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Page 5

Newsletter 108, Spring 2015 © Hampshire Mills Group



10th Annual USA, Tide Mills Institute Conference of 2014.

Held at York, Maine on 14 & 15th November 2014.

“Harnessing the Tides – 1403 – 2014.”

David Plunkett     



The Thursday before the Conference was due to start, Ros and I were travelling down the eastern seaboard of Maine from Brunswick and the former great tide mill complex at Winnigance.  Briefly stopping to view sites of interest and towns like Kennebunkport which literally shut up for the winter.  So onwards to a picturesque York Harbour and the old village area of York where the Conference was due to commence the next day.  Our accommodation for the next four nights was arranged by Bud Warren with Richard & Roberta Cunningham at their rural home, a few miles north of York.  Having never met these charming people previously, other than a few email exchanges and the odd phone call, we were made unbelievably welcome. 

The following day, after a leisurely morning and light lunch we were whisked off to the Parsons Gallery Barn Museum, the former ‘Remmic Barn of the early colonial settlement.  Here the Conference visitors and delegates registered and mingled with York Historical Society members, taking in some of their early history and architecture.   The afternoon consisted of:

 “Tide Mill Sharing” – Informal Presentations:

Seven short presentations, including one from myself

· Exploring the Seacoast Regions Tide Mills: with Jennifer Felice, of Seabrook NH.

· Discovering a Tide Mill in Salisbury MA, by Ronald Thompson.

· Kittery’s, Thompson Tide Mill and Mill and Land Trust by John Viele.

· Chasing Maine’s Tide Mills by Bud Warren.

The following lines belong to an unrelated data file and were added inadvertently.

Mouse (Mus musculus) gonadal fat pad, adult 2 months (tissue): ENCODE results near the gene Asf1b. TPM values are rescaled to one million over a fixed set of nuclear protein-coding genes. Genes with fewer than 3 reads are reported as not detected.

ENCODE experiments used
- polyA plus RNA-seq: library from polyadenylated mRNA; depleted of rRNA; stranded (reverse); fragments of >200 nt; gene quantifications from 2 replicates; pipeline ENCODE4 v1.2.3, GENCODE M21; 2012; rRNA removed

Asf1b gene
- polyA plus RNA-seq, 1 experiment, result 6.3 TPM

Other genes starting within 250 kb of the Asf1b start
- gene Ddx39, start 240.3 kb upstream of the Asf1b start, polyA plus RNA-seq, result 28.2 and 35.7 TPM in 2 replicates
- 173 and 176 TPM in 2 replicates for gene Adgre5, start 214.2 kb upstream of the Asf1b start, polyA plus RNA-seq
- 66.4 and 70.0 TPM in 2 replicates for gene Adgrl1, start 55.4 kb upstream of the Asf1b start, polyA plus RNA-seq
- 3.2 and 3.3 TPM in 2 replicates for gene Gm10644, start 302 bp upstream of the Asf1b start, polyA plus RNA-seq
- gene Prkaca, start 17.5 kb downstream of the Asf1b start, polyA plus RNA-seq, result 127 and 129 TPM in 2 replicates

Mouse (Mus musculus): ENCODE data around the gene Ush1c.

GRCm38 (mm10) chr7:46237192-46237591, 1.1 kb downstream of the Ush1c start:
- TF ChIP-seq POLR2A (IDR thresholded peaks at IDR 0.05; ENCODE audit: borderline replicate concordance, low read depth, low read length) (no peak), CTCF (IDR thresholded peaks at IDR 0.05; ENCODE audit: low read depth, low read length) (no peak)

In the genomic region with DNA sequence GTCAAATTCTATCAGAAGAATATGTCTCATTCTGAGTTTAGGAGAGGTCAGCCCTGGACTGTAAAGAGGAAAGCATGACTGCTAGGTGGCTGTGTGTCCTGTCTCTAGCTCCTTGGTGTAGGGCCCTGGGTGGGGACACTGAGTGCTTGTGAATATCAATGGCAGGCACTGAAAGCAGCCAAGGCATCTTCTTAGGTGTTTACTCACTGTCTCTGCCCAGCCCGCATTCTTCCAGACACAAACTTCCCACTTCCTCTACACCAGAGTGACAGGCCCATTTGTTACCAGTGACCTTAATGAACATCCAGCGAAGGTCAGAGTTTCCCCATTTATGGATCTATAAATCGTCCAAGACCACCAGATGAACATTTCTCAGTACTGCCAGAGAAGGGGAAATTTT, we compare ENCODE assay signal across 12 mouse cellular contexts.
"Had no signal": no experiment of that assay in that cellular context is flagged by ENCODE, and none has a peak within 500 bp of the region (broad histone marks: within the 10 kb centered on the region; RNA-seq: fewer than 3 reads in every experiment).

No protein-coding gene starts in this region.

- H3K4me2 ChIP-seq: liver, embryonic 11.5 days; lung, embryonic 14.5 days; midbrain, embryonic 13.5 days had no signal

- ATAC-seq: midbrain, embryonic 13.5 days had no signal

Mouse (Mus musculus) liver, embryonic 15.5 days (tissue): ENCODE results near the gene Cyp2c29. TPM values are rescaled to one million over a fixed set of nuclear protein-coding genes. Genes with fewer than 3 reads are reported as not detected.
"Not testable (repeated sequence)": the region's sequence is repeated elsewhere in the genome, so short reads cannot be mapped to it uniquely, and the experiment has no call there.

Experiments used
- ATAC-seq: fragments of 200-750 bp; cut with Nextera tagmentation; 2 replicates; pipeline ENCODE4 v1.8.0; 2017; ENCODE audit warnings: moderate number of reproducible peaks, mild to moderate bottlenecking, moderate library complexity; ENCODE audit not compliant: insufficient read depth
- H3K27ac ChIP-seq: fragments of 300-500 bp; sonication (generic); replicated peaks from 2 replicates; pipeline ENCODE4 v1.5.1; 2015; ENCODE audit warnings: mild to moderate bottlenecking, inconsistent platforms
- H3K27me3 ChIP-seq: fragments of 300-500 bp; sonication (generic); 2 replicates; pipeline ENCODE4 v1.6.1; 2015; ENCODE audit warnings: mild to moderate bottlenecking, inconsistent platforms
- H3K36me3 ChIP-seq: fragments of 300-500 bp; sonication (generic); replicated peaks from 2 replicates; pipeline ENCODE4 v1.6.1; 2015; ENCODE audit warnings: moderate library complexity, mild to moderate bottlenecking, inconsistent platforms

· My 20 minute slot titled: Counting the UK’s Tide Mills.  This was an account with the aid of PowerPoint, of updating earlier named researchers, tide mill sites and the amendments and corrections required as modern progress evolved over the past 20 years.  There now being about 230 sites in the UK with new historical sites by archaeology, coming to light in recent years.

· Visualising Four Maine Tide Mills, by Samuel F. Manning of Camden.

· Ernest Haskell’s, Phippsburg Tide Mill Etchings, by John Goff, concluded the afternoon proceedings.  All very worthy contributions to the Tide Mills theme.

Later that evening we attended an informal reception with cider, snacks and nibbles, allowing people to inter-relate on their own personal hobbies and passions around tide mills.  And so home to a comfortable warm home and good company in the wooded landscape.

Saturday 15th dawned bright and early for Ros and I, leading to transportation by the Cunningham’s to our venue for the day in the modern York Church Hall, able to hold I would say up to a hundred people. 

There were a range of speakers and delegates from Portugal to Florida and up to Canada.

· Firstly, with ‘Realities of Tidal Power Today’. Using in-stream devices in Maine, with Roger Bason.

· ‘Public Policy and Tidal Energy’ with Rep. Deane Rykerson , of Maine State Legislature.

· York River Tide Mill’s:  Two presentations with – ‘ Maine’s First Tide Mill of 1634; by Emerson Baker and ‘York’s Biggest Millpond, The Barrell Mill’, by Robert Gordon.

A field trip followed, being bussed the short distance to the York River and the former Barrell Tide Mill site with its surviving footpath topped, mill dam and small iron suspension bridge.  While being very historic it was rather windy and bitterly cold, for those poorly dressed for the wintery conditions.  And so back to the hall and hot drinks and plentiful buffet food.


Delegates at the evening Reception


This was followed by:

· ‘Analysing the True Cost of Tidal Energy’, by Todd Griset, of Portland ME. 

· ‘The future of Mill Organisations’, a discussion and debate involving SPOOM, TIMS & TMI members.

· Xavier Pita (an illustrator) from Lisbon, Portugal, explaining his work at the 15th Century Corroios Tide Mill, at Seixal.

· David Plunkett, lastly spoke on ‘Operating the UK’s 400 year old Eling Tide Mill’.

And so the Conference finished at 4.00 pm which allowed some delegates from distance States, a chance to travel home the same day.

Then, Richard and Roberta took Ros and I for a drive around the local landmarks and vistas of York’s coast before darkness fell.  Then, back for our penultimate night with the Cunninghams.

And so soon, it was time to say our goodbyes and head south in our rental car with Ros driving to Boston and our flight back to England.

For more information about the TMI go to:


Next year’s conference is already being planned by Bud Warren and John Goff, with a venue closer to Boston, MA.


David & Xavier and a yellow school bus

Barrel Tide Mill Site

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